Part V The future: The hope of smart microscopes and phantoms

Posted by , on 24 April 2021

Elisabeth Kugler 1 and Emmanuel G. Reynaud 2


We are reaching the end of our LSFM journey. Now it is time to look into the future, riding the plane of light! So, what is next for the LSFM?

1. Four-to-two, then four, then one.
The story of SPIM, and LSFM per se, started in 4Pi microscopy with four objectives, but a twist in the tale reduced it to two and SPIM was born and published in 2004 [1]. Since then, more than 140 acronyms have been coined for all sorts of variants. Complexity and capability lead to systems of up to four objectives that were published, patented, and commercialized.
However this year, Nature Methods published a delightful column on how single objective LSFM may be the future of the field [2]. It is true that their versatility does fit the flat and horizontal mounting of many established sample preparation methods involving slides, dishes, or plates. Improved sample mounting ergonomics promises to facilitate the adoption of LSFM and the jump to the magic of 3D imaging. It also brings speed (SCAPE) and amazing optics (MrSnouty).

2. Smart microscopy
LSFM does generate a lot of data and as we discussed in previous posts, often this manifests itself at the start of the process, namely during image acquisition. Acquisition in LSFM is also plagued by many issues, such as refraction or scattering, caused by the propagation of the light sheet through the sample. Thus, it is worth investing in a techniques able of improving image quality during and post-acquisition [3]. Nowadays so-called smart microscopes can optimize imaging steps and reduce data load. This is achieved by tailoring the imaging volume to the sample as well as by ensuring optimal illumination, view numbers, angles, and optimal acquisition strategy. It is possible to think about a LSFM smart microscope to being able to optimize data acquisition (e.g. adaptive optics) as well as data pre-processing (e.g. cropping or down-sampling) [4]. A combination of these features might be a winning strategy as LSFM microscopy is not a single step but an integrated element of a microscopy protocol.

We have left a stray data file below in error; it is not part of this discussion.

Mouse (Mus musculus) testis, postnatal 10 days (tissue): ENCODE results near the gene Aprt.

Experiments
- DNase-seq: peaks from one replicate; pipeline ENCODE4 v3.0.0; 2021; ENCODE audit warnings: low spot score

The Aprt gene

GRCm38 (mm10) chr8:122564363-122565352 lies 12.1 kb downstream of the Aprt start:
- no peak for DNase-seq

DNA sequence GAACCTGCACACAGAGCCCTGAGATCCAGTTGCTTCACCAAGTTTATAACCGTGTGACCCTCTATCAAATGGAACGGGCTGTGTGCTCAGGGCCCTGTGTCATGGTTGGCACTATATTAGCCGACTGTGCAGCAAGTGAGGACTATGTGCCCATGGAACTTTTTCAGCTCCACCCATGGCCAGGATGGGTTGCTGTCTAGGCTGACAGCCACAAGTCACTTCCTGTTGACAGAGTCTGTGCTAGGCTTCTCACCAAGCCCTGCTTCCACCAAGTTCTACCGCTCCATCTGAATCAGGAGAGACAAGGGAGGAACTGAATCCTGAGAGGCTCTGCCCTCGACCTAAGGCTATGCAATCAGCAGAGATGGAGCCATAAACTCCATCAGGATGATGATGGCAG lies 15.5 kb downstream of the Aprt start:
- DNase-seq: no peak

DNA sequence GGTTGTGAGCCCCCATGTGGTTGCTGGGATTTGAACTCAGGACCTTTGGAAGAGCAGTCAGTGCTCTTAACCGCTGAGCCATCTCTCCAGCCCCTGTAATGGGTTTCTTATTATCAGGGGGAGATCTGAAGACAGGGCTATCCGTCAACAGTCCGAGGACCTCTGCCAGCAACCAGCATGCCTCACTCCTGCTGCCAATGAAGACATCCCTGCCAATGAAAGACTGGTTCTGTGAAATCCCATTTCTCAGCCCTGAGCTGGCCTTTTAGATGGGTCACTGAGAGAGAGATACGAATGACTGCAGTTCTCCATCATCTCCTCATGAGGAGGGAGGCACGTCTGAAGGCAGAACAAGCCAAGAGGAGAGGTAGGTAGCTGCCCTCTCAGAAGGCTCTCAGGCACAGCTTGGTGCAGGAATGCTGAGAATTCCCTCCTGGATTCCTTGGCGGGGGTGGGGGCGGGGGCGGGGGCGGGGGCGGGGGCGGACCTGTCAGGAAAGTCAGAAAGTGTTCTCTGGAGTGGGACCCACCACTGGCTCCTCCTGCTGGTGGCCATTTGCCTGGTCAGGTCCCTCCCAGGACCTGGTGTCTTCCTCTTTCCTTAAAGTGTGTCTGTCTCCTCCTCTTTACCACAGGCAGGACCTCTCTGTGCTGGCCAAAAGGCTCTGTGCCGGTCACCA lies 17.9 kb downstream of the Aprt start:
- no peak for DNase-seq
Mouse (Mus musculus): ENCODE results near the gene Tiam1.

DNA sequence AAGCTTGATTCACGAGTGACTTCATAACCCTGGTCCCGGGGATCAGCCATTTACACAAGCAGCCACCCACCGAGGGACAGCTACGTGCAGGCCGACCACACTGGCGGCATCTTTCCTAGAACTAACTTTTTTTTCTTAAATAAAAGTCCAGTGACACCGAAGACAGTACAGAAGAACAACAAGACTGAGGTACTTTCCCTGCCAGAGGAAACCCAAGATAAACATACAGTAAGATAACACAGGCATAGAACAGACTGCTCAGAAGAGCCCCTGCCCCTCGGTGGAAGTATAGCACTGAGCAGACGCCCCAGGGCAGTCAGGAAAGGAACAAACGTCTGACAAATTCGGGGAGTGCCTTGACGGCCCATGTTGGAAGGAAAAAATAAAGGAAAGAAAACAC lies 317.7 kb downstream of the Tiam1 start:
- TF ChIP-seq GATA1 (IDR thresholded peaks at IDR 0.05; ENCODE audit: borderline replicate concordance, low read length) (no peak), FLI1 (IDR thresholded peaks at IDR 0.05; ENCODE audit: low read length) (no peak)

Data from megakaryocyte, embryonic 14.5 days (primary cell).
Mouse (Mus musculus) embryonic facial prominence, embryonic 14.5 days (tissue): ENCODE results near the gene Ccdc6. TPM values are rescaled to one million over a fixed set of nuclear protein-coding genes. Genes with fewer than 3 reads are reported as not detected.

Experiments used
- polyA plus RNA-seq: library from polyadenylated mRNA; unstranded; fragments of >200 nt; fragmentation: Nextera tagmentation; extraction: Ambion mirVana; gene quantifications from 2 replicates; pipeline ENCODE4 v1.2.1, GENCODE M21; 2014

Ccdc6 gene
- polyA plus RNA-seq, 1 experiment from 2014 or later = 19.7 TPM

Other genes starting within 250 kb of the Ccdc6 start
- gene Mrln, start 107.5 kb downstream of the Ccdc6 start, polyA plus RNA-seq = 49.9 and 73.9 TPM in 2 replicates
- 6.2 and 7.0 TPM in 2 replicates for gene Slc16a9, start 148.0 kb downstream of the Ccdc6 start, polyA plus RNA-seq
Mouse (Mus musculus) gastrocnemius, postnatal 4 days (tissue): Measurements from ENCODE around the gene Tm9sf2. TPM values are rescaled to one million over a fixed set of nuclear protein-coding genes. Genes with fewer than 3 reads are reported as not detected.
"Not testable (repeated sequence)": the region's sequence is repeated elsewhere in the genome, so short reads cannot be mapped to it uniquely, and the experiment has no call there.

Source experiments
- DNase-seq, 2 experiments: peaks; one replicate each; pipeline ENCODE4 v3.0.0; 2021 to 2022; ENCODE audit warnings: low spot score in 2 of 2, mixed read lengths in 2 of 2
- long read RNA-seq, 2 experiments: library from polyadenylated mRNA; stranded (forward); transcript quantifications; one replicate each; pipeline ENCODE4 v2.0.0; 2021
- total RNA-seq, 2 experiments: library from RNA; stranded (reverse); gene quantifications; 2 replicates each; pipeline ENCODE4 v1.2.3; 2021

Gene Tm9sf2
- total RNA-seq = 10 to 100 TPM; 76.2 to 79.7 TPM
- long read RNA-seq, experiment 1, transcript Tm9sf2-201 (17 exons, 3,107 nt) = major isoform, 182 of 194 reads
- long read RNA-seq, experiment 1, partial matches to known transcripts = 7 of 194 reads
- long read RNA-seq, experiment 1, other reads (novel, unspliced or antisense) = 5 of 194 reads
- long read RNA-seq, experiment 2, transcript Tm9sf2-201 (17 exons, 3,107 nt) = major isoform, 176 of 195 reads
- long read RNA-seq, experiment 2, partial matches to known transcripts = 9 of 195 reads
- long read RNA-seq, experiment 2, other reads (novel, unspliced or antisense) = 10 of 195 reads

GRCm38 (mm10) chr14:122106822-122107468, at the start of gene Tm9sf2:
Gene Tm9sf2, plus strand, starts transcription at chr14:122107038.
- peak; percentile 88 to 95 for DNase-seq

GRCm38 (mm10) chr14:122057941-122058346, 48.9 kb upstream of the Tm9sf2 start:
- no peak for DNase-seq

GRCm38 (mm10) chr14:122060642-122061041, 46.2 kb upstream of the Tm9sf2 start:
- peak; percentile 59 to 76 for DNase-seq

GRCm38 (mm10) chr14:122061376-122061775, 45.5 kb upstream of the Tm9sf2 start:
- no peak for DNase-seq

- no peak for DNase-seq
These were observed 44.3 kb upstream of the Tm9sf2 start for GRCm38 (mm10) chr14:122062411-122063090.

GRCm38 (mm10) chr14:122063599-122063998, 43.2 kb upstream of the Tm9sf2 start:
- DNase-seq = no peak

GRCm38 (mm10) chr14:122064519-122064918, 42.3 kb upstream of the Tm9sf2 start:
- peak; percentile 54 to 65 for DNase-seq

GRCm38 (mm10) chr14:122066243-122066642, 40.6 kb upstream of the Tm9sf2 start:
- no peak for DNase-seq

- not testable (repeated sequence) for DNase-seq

3. Variable deconvolution
Well, we cannot ignore the artificial intelligence (AI) in the room. As LSFM uses a light sheet shining through the sample and an orthogonally positioned detection path, it is affected by signal degradation along the two main optical paths: illumination and detection. These optical effects cause artefacts and degrade the point-spread-function (PSF). The usual suspect to correct these issues is deconvolution, but as PSF variation across the volume is usually non-linear, the use of “variable” deconvolution may be a useful tool and AI may be the way forward.
AI could also be useful to improve image quality by processing other artefacts, such as background. This can be particularly important when using more exotic illumination approaches like Bessel Beams. Many approaches have been published and software and microscope manufacturers have implemented some, but it still requires work and optimization as there are vast amounts of LSFM implementation, yet comparative samples and datasets are still missing to allow for direct comparisons.

4. Image feature extraction and analysis
To further reduce data load and establish new ways of analysis, one can also move away from visual images to other mathematical representations, such as point clouds or graph (networks). Abstracting image data in this way reduces data load and unlocks new levels of analysis (beautifully demonstrated in Hartmann et al., 2020 [5] and Machado et al., 2019 [6]). Moving away from voxel-based 3D/4D/XD data to numerical features allows for a new understanding to be extracted using computational tools from statistics and machine learning, which in turn enables advanced image processing such as feature-based registration (see Neubias Academy at Home). However, more work is needed to make feature extraction, point clouds, and graph representation more accessible to biologists.